usually cause water quality impairments in the near-field in 
phosphorus-limited systems, if phosphorus supplies are reduced to 
attenuate symptoms of eutrophication within freshwater segments of a 
given river system, corresponding reductions in freshwater algal blooms 
will allow the highly soluble dissolved forms of nitrogen to be 
transported downstream. This downstream nitrogen transportation to 
estuaries or costal waters may support larger algal blooms resulting in 
water quality impairments. The practice of setting criteria for only 
nitrogen or phosphorus in a given region could displace the 
responsibility for nutrient abatement from the area of the source to a 
downstream jurisdiction. This places an undue burden on the recipient 
of this imported material and increases the abatement costs because 
source control is lost as a management option. EPA suggests, therefore, 
that where downstream effects take place, States and Tribes describe 
technologies or best management practices in their plans to begin 
nitrogen control.

Grouping of Reservoirs and Lakes

    The final document should clarify whether Reservoir means impounded 
stream or river. If impoundments were sampled with natural lakes, the 
75th percentile number may be too high as a standard for historic 
conditions in natural lakes.
    EPA Response: EPA agrees that, if possible, reservoirs should not 
be grouped with lakes and recommends in the Technical Guidance Manual 
that, wherever feasible, criteria for reservoirs and lakes should be 
developed separately. Using the National Nutrient Database, one can 
separate data by lake or reservoir and determine reference conditions 
for each.

How Can I Get Copies of These Documents?

    You can get copies of the set of three new criteria documents or 
any nutrient criteria document from the U.S. National Service Center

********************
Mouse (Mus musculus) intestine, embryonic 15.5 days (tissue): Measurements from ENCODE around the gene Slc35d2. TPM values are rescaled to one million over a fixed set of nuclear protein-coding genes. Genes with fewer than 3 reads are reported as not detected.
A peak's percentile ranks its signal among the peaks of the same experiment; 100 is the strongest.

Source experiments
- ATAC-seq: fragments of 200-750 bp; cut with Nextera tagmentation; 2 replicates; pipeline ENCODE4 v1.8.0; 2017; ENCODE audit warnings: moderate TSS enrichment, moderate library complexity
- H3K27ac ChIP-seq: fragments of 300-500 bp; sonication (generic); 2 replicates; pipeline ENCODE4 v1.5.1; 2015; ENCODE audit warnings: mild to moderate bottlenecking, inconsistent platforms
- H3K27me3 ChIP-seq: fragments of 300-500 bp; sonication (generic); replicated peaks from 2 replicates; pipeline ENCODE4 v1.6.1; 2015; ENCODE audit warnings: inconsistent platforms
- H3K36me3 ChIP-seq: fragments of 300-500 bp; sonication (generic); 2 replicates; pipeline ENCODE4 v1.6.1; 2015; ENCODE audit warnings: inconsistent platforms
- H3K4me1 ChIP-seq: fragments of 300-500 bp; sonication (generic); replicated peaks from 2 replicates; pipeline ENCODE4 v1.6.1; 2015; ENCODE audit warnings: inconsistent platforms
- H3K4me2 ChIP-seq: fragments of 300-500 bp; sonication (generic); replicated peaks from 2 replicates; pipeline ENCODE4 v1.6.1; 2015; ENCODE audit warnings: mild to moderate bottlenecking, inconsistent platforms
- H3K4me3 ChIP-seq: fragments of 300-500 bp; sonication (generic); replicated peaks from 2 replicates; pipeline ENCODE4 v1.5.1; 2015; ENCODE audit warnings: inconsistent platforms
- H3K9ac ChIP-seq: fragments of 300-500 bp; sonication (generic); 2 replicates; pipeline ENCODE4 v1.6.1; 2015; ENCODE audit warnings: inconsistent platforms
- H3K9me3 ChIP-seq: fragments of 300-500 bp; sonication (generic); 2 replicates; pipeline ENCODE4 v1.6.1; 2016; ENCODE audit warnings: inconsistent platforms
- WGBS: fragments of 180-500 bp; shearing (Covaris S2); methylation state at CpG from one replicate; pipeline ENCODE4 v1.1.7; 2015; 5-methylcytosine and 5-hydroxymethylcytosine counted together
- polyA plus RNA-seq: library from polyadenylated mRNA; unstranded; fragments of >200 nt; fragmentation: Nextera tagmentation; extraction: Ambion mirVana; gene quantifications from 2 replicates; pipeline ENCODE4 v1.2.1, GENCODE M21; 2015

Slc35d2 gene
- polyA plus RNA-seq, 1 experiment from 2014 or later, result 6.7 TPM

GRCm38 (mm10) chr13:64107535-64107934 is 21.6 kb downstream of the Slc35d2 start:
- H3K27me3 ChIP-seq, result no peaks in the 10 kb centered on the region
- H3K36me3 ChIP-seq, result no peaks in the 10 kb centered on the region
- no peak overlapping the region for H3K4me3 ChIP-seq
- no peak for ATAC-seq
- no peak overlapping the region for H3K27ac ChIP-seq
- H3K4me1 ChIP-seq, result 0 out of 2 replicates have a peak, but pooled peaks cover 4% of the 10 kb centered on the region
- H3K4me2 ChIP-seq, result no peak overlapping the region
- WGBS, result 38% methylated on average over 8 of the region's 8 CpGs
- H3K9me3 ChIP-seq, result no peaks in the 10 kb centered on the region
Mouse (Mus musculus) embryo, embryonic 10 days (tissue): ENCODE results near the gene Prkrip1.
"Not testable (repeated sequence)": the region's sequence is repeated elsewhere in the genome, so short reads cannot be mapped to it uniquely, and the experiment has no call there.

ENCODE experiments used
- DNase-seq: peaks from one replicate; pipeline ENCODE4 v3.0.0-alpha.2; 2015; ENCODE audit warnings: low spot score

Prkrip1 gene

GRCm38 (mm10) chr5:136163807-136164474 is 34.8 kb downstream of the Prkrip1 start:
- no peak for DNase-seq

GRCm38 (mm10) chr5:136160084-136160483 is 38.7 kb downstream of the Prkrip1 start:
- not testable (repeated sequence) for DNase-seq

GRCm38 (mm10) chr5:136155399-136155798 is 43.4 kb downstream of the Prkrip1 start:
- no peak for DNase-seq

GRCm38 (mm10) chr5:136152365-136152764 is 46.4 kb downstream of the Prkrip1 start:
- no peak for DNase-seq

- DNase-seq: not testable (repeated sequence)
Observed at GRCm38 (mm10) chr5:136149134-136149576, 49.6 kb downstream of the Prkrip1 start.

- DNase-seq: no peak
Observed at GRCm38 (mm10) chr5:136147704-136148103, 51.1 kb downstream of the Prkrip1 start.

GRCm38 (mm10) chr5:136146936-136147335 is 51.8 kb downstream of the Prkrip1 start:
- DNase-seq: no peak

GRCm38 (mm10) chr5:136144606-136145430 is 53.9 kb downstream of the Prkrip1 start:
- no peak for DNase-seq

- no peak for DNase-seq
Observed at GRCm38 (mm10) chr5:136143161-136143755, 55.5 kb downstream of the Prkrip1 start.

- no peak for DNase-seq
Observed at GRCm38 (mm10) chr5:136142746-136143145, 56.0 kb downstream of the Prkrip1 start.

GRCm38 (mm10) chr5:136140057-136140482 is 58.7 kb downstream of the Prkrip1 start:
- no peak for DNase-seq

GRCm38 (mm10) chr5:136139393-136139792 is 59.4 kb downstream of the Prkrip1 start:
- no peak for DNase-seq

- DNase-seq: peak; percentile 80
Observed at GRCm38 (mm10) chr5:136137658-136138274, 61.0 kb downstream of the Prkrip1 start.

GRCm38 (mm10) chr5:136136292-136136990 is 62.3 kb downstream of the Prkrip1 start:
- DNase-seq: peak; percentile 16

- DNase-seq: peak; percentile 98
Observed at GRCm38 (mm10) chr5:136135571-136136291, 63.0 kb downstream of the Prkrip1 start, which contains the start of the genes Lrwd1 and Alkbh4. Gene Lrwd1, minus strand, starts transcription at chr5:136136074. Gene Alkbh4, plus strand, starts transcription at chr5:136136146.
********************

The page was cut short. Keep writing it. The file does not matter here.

for Environmental Publications (NSCEP), 11029 Kenwood Road, Cincinnati, 
OH 45242; (513) 489-8190 or toll free (800) 490-9198. The documents are 
also available electronically at http://www.epa.gov/waterscience/
standards/nutrient.html. The waterbody-specific technical guidance 
manuals are also available from EPA's nutrient Web site. EPA's Office 
of Water, Office of Science and Technology prepared this document. 
Mention of trade names or commercial products does not constitute 
endorsement or recommendation for use.

Can the Public Continue To Provide Input After the Documents Are 
Finalized?

    EPA encourages the public to provide additional scientific 
information that could help States and or authorized Tribes refine 
these recommended nutrient water quality criteria. EPA identified 
specific sections within each document where the public could greatly 
assist States and authorized Tribes in the task of augmenting the 
database for deriving ecoregional nutrient water quality criteria. For 
example, the public can provide information about the historical 
conditions and trends of the water resources within an ecoregion 
related to eutrophication resulting from human activities. EPA will 
forward all comments received on a particular ecoregional criterion or 
set of criteria to the appropriate State or authorized Tribe to help 
foster water quality criteria refinement.

SUPPLEMENTARY INFORMATION:

What Are Water Quality Criteria?

    Section 304(a) of the Clean Water Act (CWA) requires the EPA to 
develop and publish and, from time to time, revise criteria for water 
quality accurately reflecting the latest scientific knowledge. Water 
quality criteria recommendations developed under section 304(a) are 
based solely on data and scientific judgments. They do not consider 
economic impacts or the technological feasibility of meeting the 
criteria in ambient water.

What Is the Purpose of These Documents?

    These documents give State and Tribal decision makers and others 
information to support the development